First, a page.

Geoffrey Chaucer supposedly told 'TheCanterbury Tales' for the first time, at the court of King Richard II in 1397. Chaucer scholars have also identified this date, in 1387, as the start of the book's pilgramage to Canterbury. Considered Chaucer's magnum opus, the work is a collection of stories told by a group of pilgrims as they journey from Southwark to the shrine of Thomas Becket at Canterbury Cathedral. It is written in Middle English, and widely credited for popularising the use of the English vernacular in literature, as opposed to French or Latin.
Including such tales as that of the Knight, Miller and Cook, Chaucer deftly explores the context of the 14th century, especially the religious turmoil that was propelling the Catholic Church into the Great Schism. Although suggested only to have been distributed to close friends in his lifetime, Chaucer's tales have since exploded in popularity. Now considered one of the greatest worksin English literature, 'The Canterbury Tales' has also seen a number of translations and adaptations, such as Margaret Atwood's 'The Handmaid's Tale', and Peter Ackroyd's recent retelling.
Friday, 16 April 2010
Daniel Radcliffe is set to make his Broadway musical debut in a 2011 revival of 'How to Succeed in Business Without Really Trying'. First seen on Broadway in 1961, the show had a second revival in 1995 starring Matthew Broderick, but has since remained untouched. Yet despite the scarcity of its performances, the play was highly successful. Indeed it is only one of six musicals to win the Pulitzer Prize for Drama, which it did in 1962. It will be only the second New York stage role for the Harry Potter actor, having starred in 'Equus' in 2008. Radcliffe, who is currently filming the final instalment of 'Harry Potter and the Deathly Hallows', will begin his role in spring.
Homeric hero Odysseus is calculated to have returned home from the Trojan War. King of Ithaca, Odysseus, or 'Ulysses' in Latin, was one of the Greek warriors charged with bringing the abducted Helen back to her husband. Thus follows the legendary 10 year long Trojan War as recorded in 'The Illiad'; a war through which names such as Agamemnon, Achilles and Hector, as well as of course the Trojan horse, have all achieved hero status.
Yet 'The Odyssey', the second of Homer's epic poem, charts Odysseus' return home to his island home and wife Penelope; an adventure that takes a further 10 years and recounts stories of captivity, storms, sirens and the cyclops Polyphemus. Upon his return, Odysseus enters the household as a beggar and discovers his wife is already being courted by a number of suitors. Yet when a competition is organised, to string Odysseus' bow and shoot it through a dozen axe heads, Odysseus alone is able to, his disguise is lifted and the pair are reunited. Probably composed near the end of the 8th century BC, the works are fundamental to the Western canon. The dactylic hexameter used has since been closely replicated in other classical poetry, notably Virgil and Ovid.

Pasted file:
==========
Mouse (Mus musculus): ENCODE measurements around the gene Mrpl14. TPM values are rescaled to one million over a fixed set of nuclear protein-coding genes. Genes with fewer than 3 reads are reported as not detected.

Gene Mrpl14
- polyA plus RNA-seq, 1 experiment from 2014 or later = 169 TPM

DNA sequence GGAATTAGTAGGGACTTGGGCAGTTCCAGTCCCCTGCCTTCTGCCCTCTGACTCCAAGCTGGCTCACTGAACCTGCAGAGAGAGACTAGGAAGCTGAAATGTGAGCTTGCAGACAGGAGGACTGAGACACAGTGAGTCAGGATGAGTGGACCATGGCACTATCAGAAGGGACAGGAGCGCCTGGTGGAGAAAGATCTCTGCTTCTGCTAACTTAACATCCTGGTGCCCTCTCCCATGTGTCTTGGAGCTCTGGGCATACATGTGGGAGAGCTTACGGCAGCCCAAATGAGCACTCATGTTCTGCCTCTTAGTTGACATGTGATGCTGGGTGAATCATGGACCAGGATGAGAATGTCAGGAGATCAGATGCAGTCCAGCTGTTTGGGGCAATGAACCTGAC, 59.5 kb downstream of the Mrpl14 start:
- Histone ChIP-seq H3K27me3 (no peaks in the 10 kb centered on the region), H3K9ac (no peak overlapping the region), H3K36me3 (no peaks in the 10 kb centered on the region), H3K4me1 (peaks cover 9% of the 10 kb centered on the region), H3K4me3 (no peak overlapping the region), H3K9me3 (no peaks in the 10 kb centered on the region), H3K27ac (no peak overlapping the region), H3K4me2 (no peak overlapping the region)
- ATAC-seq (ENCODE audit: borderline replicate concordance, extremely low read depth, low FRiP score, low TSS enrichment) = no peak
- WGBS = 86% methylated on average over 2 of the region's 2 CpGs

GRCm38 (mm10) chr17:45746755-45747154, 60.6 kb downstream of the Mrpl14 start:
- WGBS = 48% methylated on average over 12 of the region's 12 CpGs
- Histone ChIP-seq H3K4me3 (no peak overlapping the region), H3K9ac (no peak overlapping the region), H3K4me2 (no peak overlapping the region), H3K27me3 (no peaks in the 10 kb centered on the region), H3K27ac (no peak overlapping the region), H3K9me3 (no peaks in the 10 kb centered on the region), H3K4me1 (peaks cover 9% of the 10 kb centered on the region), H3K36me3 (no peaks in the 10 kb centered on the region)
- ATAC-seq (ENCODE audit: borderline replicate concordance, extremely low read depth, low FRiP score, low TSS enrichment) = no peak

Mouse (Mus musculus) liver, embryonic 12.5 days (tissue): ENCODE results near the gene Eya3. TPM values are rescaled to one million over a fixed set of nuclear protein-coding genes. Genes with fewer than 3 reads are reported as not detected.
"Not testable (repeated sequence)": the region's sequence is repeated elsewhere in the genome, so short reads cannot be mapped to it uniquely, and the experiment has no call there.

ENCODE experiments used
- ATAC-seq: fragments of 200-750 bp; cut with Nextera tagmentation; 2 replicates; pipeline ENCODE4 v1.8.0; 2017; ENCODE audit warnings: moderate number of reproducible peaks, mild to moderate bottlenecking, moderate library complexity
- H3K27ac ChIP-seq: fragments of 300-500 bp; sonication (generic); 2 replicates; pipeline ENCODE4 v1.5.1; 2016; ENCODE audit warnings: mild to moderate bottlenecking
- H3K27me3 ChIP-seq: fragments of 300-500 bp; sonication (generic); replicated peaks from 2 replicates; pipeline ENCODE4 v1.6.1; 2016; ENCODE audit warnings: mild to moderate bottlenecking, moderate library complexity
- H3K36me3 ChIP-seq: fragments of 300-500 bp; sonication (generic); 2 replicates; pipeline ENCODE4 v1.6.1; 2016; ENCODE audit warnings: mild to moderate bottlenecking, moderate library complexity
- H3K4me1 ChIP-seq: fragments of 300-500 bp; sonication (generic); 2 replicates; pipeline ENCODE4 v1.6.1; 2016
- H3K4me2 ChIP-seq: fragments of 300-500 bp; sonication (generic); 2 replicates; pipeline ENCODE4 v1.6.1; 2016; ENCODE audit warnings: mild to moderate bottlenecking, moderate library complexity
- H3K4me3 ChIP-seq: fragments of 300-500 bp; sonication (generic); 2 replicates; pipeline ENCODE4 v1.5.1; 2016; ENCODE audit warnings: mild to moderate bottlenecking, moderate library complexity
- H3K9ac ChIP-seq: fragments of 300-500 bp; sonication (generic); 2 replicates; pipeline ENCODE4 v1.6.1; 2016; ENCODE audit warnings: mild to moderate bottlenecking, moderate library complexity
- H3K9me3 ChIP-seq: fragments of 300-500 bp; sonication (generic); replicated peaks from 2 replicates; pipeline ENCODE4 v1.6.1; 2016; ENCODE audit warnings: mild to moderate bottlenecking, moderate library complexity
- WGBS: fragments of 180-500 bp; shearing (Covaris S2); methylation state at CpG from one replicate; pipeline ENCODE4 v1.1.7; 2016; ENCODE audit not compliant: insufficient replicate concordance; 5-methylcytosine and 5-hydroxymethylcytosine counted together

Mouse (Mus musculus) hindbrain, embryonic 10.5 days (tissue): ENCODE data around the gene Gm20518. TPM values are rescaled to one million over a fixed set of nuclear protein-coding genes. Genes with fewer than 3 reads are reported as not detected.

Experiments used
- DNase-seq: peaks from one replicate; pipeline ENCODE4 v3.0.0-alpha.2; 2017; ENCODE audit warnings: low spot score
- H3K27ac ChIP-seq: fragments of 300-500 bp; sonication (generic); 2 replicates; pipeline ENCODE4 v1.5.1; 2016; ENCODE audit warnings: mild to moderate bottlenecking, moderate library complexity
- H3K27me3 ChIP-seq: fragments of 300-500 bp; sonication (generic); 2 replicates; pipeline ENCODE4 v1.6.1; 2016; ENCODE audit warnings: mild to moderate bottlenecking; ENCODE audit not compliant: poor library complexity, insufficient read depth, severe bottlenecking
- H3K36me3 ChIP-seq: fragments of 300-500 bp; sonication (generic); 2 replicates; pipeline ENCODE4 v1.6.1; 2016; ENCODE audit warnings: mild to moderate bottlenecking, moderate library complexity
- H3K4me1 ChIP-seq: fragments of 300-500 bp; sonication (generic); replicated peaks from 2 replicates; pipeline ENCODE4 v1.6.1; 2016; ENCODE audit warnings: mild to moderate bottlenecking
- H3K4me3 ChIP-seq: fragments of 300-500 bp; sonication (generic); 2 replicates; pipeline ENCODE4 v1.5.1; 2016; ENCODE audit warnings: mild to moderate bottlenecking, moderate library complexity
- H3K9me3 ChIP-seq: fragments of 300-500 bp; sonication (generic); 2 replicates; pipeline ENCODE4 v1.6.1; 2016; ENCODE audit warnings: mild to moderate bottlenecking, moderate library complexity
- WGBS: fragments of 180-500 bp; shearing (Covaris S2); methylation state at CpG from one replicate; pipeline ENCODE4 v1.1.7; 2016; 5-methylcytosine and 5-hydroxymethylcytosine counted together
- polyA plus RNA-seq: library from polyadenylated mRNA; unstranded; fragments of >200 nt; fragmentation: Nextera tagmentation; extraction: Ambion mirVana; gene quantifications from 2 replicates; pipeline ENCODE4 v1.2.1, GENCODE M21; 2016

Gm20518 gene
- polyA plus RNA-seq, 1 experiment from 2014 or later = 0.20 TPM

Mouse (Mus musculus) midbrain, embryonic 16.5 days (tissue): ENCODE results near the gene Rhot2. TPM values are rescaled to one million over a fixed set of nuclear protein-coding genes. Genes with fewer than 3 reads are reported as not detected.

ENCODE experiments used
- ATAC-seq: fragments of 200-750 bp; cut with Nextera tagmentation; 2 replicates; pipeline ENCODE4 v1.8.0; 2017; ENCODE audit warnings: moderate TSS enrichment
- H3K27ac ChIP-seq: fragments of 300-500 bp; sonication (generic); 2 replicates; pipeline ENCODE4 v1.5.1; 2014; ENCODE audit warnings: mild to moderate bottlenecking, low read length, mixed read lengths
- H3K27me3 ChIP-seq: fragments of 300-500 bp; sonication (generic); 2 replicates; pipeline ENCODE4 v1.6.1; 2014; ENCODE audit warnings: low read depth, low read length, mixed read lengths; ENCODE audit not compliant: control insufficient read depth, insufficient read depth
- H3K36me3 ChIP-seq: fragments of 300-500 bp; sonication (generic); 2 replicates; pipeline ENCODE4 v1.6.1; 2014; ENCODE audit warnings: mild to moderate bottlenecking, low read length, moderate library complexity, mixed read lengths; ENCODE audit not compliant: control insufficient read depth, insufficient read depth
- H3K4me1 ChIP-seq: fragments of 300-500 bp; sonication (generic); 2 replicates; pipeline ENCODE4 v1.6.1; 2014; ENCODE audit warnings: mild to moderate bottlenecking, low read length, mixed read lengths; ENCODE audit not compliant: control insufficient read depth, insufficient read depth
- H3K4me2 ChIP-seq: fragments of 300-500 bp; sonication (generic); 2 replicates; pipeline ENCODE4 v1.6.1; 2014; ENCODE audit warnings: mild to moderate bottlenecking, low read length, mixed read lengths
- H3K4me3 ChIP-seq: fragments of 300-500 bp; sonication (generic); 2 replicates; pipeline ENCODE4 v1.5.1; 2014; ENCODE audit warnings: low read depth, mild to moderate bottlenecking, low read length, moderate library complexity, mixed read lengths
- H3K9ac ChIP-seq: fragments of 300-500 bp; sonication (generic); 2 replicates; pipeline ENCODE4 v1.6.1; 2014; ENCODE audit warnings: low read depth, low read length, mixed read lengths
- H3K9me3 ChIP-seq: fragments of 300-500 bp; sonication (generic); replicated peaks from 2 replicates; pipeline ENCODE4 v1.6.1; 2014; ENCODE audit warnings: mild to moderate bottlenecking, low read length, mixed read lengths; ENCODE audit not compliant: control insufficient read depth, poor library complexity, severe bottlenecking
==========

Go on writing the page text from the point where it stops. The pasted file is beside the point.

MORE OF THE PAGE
Thursday, 15 April 2010
The British Library has acquired a rare copy of Ted Hughes's journal. 'St. Botolph's Review', established by the Poet Laureate with friends at Cambridge University in 1956, is often cited as launching his career, and features some of his earliest works. The particular copy, stained and containing several handwritten notes by Hughes, is one of only three in UK public institutions and was obtained from his widow Carol. Curator Helen Broderick said; 'I hope [this will] lead to further research into his life and development as a poet and writer'.
American author Henry James was born in 1843. The son of a great 19th century American intellectual, James spent much of his youth travelling to Europe, as he had tutors in Geneva, London, Paris, Bologna and Bonn. Such a prestigious education gained him a place at Harvard Law School, but he soon decided he preferred the study of literature, and quit.
James read a large volume of international literature, indulging in English, American, French, German and Russian works, and indeed several of his own early works, including 'The Portrait of a Lady', were based around the themes of travelling and expatriation. James himself gained British citizenship in 1915, as a protest to America's refusal to enter the First World War. During his own lifetime, James received only a limited readership, and indeed faced later criticism, notably from E.M. Forster, for a squemishness in his treatment of controversial issues. Yet now recognised as a literary great, James's most famous works include 'The Turn of the Screw' and 'The Wings of the Dove', as well as several novellas. James died in 1916, at the age of 72.
Wednesday, 14 April 2010